Since blockchain was incepted, it has promised to make all trusted third parties redundant. In reality, however, whether blockchain is decentralized is subject to what is governed and how the governance is implemented. As more businesses dive into blockchain, this distinction becomes increasingly essential.
Decentralization comes with many benefits that may get lost if decentralization fails in practice. How blockchain governance is implemented and what people do in reality can vary significantly from how the technology is imagined. It is also different what people intend to do with the technology.
No universal definition of blockchain is agreed upon. However, the most common description is that a blockchain is a distributed ledger shared by multiple parties who can add any transactions that they want to the ledger. Therefore, these changes are reflected consistently for all parties.
If reconciling contradictory ledgers is expensive, this technology can come in handy. Blockchain’s proponents anticipate it to be almost immutable without being centralized. Thus, blockchain does not need a trusted third party that decides upon its content. The first implementation of blockchain, Bitcoin, has succeeded in supporting digital payments without needing to rely on any trusted third parties.
Such decentralization saves costs via disintermediation and empowerment to participants. The reason is that the parties using the blockchain do not have to trust a powerful third party to act in their best interest. However, these benefits can only be achieved through decentralization. If decentralization does not work, the problems of power and trust will return.
This contradiction can be understood by identifying the various ways Bitcoin is governed as a prototypical example of blockchain in its practical and envisioned form.
Dimensions of Bitcoin Governance
Any new transactions must be validated to become a part of the blockchain. A consensus mechanism determines how to get multiple nodes to be in agreement on whether a transaction is legitimate and should be added to the blockchain. It is envisioned that anybody can add and validate transactions in Bitcoin. Only one user can do that at any given time.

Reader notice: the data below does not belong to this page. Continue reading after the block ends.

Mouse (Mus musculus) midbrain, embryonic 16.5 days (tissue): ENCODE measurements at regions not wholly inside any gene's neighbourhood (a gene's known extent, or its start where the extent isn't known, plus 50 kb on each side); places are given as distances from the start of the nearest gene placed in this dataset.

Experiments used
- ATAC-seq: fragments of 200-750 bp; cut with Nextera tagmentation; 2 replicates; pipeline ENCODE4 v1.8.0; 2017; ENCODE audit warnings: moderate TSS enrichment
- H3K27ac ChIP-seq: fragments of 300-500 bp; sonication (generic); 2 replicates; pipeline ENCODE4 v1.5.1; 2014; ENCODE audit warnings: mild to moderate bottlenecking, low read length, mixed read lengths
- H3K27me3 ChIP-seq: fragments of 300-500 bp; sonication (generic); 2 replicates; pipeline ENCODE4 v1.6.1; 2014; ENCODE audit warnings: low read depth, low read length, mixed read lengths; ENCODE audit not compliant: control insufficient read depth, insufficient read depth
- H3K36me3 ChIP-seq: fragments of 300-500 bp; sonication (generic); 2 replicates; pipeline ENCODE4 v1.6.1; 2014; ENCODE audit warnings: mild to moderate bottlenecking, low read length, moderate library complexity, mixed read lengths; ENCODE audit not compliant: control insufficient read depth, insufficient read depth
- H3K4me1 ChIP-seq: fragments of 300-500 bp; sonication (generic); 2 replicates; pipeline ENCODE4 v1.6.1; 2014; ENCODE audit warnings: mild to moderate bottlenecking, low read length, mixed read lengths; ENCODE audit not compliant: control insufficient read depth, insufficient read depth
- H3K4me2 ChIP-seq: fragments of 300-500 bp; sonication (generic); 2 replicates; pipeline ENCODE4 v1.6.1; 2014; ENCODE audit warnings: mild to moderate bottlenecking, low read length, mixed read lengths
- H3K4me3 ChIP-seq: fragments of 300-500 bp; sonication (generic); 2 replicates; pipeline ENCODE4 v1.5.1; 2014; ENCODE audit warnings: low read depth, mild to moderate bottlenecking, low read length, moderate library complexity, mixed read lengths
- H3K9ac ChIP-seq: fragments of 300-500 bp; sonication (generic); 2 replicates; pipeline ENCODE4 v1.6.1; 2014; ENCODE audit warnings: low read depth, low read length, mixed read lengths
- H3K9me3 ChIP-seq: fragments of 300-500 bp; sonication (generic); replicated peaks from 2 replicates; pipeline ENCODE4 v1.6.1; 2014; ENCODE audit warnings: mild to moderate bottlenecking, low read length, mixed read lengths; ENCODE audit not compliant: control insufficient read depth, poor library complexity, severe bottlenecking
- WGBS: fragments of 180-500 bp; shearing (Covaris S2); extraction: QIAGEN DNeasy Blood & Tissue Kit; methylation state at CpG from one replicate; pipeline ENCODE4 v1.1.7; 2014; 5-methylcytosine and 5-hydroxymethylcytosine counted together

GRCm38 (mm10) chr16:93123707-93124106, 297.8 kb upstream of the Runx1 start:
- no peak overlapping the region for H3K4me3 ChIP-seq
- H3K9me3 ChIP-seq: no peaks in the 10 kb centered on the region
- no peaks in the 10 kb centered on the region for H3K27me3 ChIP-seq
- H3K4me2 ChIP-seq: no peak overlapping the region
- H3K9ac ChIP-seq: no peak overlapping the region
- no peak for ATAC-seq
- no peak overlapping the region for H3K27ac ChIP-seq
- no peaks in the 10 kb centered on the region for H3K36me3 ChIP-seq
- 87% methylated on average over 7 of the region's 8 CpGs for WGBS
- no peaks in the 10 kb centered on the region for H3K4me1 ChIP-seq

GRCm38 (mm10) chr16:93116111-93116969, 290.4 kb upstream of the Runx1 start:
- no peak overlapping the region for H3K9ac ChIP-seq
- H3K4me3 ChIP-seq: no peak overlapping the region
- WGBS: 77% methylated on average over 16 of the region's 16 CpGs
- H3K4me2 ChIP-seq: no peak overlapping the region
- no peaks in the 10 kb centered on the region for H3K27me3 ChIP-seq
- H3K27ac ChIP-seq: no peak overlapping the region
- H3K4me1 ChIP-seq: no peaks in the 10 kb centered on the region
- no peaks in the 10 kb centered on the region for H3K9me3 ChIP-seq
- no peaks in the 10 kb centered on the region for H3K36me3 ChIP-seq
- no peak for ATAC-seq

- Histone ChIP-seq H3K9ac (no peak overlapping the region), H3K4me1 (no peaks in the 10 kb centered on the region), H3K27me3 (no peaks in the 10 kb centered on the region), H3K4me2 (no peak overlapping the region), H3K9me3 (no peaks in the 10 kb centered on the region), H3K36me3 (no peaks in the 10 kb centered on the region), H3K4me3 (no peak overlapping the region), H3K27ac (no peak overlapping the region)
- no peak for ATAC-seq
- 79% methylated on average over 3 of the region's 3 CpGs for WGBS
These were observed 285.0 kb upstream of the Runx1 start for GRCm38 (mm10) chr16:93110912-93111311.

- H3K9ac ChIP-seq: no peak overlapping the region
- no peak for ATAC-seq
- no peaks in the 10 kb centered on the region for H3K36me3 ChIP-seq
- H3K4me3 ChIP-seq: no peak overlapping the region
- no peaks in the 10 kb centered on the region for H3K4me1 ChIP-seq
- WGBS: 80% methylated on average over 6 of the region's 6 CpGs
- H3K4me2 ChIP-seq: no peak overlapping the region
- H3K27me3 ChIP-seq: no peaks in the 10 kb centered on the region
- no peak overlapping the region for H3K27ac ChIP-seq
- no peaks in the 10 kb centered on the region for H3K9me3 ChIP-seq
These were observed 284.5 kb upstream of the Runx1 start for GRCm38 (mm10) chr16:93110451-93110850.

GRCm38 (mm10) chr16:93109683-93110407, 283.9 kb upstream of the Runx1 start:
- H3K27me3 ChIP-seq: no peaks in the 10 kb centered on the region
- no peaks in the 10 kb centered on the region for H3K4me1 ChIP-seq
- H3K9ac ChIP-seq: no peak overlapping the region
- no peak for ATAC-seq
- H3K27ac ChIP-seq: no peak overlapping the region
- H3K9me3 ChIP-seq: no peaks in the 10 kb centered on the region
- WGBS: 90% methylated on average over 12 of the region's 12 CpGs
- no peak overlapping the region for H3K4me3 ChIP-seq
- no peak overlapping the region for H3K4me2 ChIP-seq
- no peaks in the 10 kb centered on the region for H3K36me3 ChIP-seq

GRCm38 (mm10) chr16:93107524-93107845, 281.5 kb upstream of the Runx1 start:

Users continuously compete for the validation right by enabling their computer to look for an unknown number. Mining is what users do to participate in the process and it is resource intensive and expensive. The winner in this process gets bitcoins in return.
Consensus mechanisms support the decentralization of the validation of transactions. They are important in arguments that the Bitcoin system can replace banks and operate without the need to trusted third parties safeguarding the transaction ledgers. The high mining costs have caused centralization of the consensus in practice in spite of the envisioned decentralization.
Groups of miners form mining pools to share the risk of spending the resources but failing to win the competitions. Thus, just a few mining pools validate most transactions. Additionally, these mining pools charge miners for participation and the charges increase with an increase in the size of these pools.
Hence, the larger pools attract fewer miners and grow significantly slowly. It is very much unlikely that the environment can end up entirely centralized with just one mining pool. Therefore, achieving any consensus is more centralized than it was imagined while in practice. A particular extent of decentralization is still retained.
Governing New Transactions
Many millions of people use Bitcoin and each of them can submit a transaction. However, in reality, there are a few aspects of centralization. In some cases, the users pay large transaction fees to get quicker validation of transactions.
As a result, users that do not want to pay these high transaction fees may decide to not transact or be ready to wait for long periods before their transactions are validated.
Governing the Design
The blockchain protocol must be designed before the blockchain starts operating. This governance dimension is different from other dimensions in that the design is enacted before the other dimensions. Also, there is little argument on whether the first design should be centralized or decentralized. That is strange considering the enthusiasm that surrounds decentralization in the blockchain.
Protocol development is normally highly centralized and coordinated in reality. For instance, the initial design was proposed by Satoshi Nakamoto. Up to today, the identity of Satoshi is still unknown and it could even be a group of people. That secrecy in itself can suggest that the process of developing the 2008 white paper may have been extensively decentralized.
After the blockchain is up and running, it might require some updates to its protocol to make it perform optimally at any given time. It is imagined that anyone can create and propose protocol updates in bitcoin. But in reality, these alterations are usually suggested by a few developers and the discussions are highly centralized. Just a handful of commenters offer a lot more comments than the rest.